"Earlier this week, an article in Slate by Columbia Business School professor Ray Fisman provocatively titled “Sweden’s School Choice Disaster” made the rounds on Twitter, with the perfunctory head nodding and tut-tut-ing from the anti-school choice crowd.
From the jump, much of Fisman’s analysis didn’t really make sense. He blames the drop Sweden has seen in international test scores since 2000 on the country’s voucher program, even though that program precedes the drop by almost a decade. He also highlights the fact that only about 25% of secondary school students and only 13% of elementary school students use vouchers to attend private schools, so it would be hard to blame any nation-wide problems on such a small program. He further cites studies that appear to show that voucher and non-voucher students score about the same on fairly-grade exams. This is perhaps a scandal for schools with inflated grades, but it is not evidence that the voucher program is a “failure.”
But that’s about as deep as I want to dig. Luckily, several others went farther down the rabbit hole to get into numerous other problems with the piece.
Over at National Review, Tino Sanandaji offered myriad other possible explanations for Sweden’s poor performance on assessments. A key paragraph:
There is no doubt that the voucher reform was poorly implemented, but this doesn’t change the fact that the reform worked. Surveys suggest that parents and pupils in private schools tend to be more satisfied than average. Many of the worst schools have simply closed as few students choose them. Bullying is a major problem in Swedish schools; with school choice, children are no longer forced to attend the same school as their tormentors. Ambitious immigrant children have the option to escape the ghetto and attend better schools. Some — though admittedly not most — private schools have been innovative and significantly improved education.At Education Next, the Cato Institute’s Andrew Coulson lowered the boom. He writes:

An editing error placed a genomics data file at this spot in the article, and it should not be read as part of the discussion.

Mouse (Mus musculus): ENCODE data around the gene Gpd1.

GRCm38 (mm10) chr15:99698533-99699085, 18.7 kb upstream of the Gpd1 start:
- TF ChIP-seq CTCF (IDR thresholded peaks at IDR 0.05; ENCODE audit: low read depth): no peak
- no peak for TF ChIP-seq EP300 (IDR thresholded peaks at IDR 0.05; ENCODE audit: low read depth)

Nevertheless, Slate claims that competition from private schools may have led to “a race to the bottom” in Sweden. But since Sweden’s private schools score higher on PISA than its public schools, it’s not obvious what this might mean. Could Slate be claiming that the performance of private schools has been declining faster than that of public schools? If so, the reverse is true. Since the PISA test was first administered in 2000, Swedish private schools lost a scant 6 points overall. The nation’s public schools lost 34 points over the same period—nearly six times as much. If one of these sectors is leading a race to the bottom, it’s not the private sector.Finally, Jay Greene of the University of Arkansas offers Fisman’s work as a cautionary tale on his blog:
Fisman would never make such sloppy mistakes in a journal submission or conference presentation. His colleagues would laugh at him. But nothing seems to deter Fisman or other would-be Paul Krugmans from making laughable claims in the popular press. Maybe academics should not be given such a free pass for whatever they write outside of journals. Maybe the credibility of their scholarly work and their status within the academic community should also be called into question if they are willing to be so reckless.All good food for thought and worth checking out in full!"